Technology: Thinking Outside the Email Box

In the two decades since the first companies started using email and the Internet, digital communications have become a routine part of daily business.
 
Admittedly, email systems aren’t perfect. But, if the worst happened and a minor outage turned into a disaster that kept email unavailable for days, the majority of modern businesses would probably fare poorly.
 
For many, the consequences would be measured in hours. Unplanned outages can cause huge disruption. Even an hour of downtime in a month, multiplied by hundreds or thousands of people represents a significant dollar loss to the business.
 
With so much at stake, clearly making email an integral part of a business continuity plan is overdue. And it’s not just an IT problem. As email has become a critical business process, ensuring continuity has become a C-level issue. Increasingly these days, CFOs are being asked to work closely with the CIO and even oversee the IT department.
 
When Email Disappears
Without email for a prolonged period of time, even entire countries can suffer.
 
In late June this year, the Marshall Islands, a small island nation in the western Pacific Ocean, had its only ISP taken offline for about 18 hours. It was hit by a tidal wave of spam caused by the Srizbi botnet, a spam run that was reported to be four times the normal volume of email traffic.
 
Natural disasters can also impact business continuity. The danger of natural disaster is very real, as proven by recent earthquakes in China and Indonesia and rising floodwaters in the Philippines and Vietnam. One can strike – unexpectedly -- at any time of year and in any geography and threaten even the soundest business.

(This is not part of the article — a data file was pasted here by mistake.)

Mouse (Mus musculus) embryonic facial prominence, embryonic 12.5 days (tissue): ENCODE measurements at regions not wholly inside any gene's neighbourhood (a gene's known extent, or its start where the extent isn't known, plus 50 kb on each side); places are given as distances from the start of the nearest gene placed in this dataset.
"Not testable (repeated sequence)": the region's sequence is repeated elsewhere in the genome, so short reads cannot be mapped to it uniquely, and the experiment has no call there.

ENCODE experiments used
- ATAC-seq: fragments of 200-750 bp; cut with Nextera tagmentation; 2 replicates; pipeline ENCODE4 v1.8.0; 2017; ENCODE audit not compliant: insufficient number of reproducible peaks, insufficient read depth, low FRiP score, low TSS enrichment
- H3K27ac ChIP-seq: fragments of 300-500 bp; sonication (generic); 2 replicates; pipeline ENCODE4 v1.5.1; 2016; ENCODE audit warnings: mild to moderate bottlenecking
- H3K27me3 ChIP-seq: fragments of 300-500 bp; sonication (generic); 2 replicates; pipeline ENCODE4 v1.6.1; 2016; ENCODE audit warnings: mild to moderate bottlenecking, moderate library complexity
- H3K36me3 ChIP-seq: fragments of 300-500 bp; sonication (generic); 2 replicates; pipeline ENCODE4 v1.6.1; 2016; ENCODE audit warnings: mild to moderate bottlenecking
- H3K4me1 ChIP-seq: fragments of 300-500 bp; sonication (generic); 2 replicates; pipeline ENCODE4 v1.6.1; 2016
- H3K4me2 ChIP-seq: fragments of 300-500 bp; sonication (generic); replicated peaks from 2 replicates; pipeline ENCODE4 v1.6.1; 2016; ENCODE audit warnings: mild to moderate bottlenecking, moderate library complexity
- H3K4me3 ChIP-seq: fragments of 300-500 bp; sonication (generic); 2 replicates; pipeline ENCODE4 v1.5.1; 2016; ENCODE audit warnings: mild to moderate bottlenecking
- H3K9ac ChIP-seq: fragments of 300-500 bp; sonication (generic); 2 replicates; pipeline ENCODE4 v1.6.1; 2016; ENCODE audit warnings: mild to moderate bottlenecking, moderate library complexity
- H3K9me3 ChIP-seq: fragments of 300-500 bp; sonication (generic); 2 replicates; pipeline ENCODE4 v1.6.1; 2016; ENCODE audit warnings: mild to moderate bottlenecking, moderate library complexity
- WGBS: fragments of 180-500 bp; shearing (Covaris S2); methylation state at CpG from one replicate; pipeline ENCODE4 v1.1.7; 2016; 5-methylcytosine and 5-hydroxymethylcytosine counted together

During the summer months, higher levels of energy consumption put increasing pressure on energy suppliers in many parts of the world and brownouts and blackouts can be expected.
 
Other email-related problems include software reliability and hardware problems as well as viruses, spyware and spam. Microsoft Exchange Server, the most widely used email system, experiences an average of 1.6 hours of unplanned downtime per month and 2.4 hours of planned downtime, according to the Radicati Group.
 
The downtime is usually a result of commonplace hiccups, software patching, updates, and crashes. Without some form of fallback or continuity, such outages result in lost productivity. Moreover, without expensive duplication and redundancy, a single disk or power supply failure can bring down an entire email system. Most server warranties have four-hour service level agreements, which means that in the event of a hardware downtime, email could be out for a half-day.
 
According to the September 2009 MessageLabs Intelligence Report issued by Symantec Hosted Services, one email in every 399.2 contains a virus and 86.4 percent of all email is spam, meaning that for every legitimate business email an organization receives, it has to process more than seven pieces of junk. Without spam and virus protection, organizations run the risk of falling victim to a debilitating malware attack or overspending on bandwidth and infrastructure.
 
Without a system that stops spam before it reaches the corporate network, organizations may be paying for bandwidth and email infrastructure that is four times larger than it needs to be. There is also the impact of spam on employee productivity.